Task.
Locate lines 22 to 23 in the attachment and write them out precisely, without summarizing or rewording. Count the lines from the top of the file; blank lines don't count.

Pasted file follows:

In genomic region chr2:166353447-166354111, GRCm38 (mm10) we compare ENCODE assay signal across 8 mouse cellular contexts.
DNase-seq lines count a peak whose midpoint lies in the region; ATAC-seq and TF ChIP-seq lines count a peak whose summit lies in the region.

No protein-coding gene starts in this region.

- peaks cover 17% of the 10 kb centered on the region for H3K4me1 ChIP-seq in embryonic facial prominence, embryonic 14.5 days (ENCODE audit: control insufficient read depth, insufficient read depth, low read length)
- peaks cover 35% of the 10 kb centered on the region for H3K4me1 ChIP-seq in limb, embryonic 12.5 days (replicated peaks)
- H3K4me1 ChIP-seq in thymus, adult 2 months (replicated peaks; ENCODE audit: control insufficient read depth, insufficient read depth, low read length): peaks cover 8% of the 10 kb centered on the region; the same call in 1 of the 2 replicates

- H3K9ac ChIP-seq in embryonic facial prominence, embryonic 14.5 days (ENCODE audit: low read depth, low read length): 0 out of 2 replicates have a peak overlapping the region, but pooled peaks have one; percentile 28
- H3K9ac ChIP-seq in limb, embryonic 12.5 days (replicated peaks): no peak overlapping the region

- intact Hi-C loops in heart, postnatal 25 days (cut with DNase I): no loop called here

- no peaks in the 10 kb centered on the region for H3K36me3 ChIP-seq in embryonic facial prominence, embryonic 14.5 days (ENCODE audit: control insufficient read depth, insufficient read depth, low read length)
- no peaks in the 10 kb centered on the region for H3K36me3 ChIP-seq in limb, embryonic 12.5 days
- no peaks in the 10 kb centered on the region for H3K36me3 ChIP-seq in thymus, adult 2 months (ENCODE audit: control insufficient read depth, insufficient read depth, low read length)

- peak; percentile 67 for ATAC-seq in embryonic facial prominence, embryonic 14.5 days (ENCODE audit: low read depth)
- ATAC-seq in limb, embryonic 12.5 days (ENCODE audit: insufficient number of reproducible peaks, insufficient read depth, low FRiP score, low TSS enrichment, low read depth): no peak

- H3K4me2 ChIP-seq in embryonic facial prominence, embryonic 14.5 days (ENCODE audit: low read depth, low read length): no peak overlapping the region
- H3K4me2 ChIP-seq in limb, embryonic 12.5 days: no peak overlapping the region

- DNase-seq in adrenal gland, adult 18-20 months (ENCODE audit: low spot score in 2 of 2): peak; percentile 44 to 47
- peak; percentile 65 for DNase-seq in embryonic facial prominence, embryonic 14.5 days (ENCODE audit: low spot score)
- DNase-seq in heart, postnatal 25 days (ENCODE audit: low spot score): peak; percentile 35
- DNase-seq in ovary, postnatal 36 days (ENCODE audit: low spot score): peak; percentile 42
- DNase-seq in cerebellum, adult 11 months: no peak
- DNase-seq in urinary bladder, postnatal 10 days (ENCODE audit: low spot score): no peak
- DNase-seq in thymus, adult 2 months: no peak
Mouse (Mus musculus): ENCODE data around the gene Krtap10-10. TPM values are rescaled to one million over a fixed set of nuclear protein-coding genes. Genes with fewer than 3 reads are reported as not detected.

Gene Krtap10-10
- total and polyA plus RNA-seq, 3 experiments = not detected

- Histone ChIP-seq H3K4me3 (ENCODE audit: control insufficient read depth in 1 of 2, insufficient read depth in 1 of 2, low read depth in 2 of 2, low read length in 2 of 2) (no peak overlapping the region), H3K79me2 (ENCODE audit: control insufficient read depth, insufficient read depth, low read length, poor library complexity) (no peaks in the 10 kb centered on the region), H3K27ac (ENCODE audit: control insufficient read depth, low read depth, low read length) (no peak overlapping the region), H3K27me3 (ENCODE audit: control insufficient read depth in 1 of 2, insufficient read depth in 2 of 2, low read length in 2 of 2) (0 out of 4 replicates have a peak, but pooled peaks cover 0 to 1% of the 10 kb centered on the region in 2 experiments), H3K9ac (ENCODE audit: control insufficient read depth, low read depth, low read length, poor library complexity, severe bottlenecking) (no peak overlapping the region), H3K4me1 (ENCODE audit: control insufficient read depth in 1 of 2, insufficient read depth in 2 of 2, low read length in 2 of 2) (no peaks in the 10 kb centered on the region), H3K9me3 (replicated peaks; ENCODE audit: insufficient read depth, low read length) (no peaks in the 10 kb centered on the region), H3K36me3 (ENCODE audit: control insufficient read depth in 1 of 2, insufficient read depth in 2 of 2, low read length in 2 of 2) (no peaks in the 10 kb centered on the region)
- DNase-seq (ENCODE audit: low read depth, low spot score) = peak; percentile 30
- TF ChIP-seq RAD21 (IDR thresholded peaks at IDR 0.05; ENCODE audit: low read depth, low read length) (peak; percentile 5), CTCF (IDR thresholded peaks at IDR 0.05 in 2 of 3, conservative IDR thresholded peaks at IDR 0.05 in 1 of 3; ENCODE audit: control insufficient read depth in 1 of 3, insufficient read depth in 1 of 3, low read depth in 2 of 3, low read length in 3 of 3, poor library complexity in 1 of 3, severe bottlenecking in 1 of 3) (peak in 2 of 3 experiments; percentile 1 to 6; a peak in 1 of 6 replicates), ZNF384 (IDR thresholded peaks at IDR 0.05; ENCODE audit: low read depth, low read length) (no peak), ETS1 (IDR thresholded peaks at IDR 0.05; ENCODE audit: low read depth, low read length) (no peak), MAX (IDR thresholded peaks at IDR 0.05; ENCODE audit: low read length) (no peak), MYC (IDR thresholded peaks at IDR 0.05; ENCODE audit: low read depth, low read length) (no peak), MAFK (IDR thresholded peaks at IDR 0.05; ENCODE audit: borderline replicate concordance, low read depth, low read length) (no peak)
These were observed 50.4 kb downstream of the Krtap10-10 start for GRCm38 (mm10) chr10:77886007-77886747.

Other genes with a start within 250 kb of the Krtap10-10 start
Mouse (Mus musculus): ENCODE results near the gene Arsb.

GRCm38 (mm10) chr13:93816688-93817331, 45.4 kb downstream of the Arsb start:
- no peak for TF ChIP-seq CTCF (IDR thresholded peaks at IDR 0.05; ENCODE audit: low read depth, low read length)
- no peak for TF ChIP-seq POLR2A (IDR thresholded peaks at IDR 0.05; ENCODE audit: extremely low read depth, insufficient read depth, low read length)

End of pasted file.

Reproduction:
- DNase-seq in urinary bladder, postnatal 10 days (ENCODE audit: low spot score): no peak
- DNase-seq in thymus, adult 2 months: no peak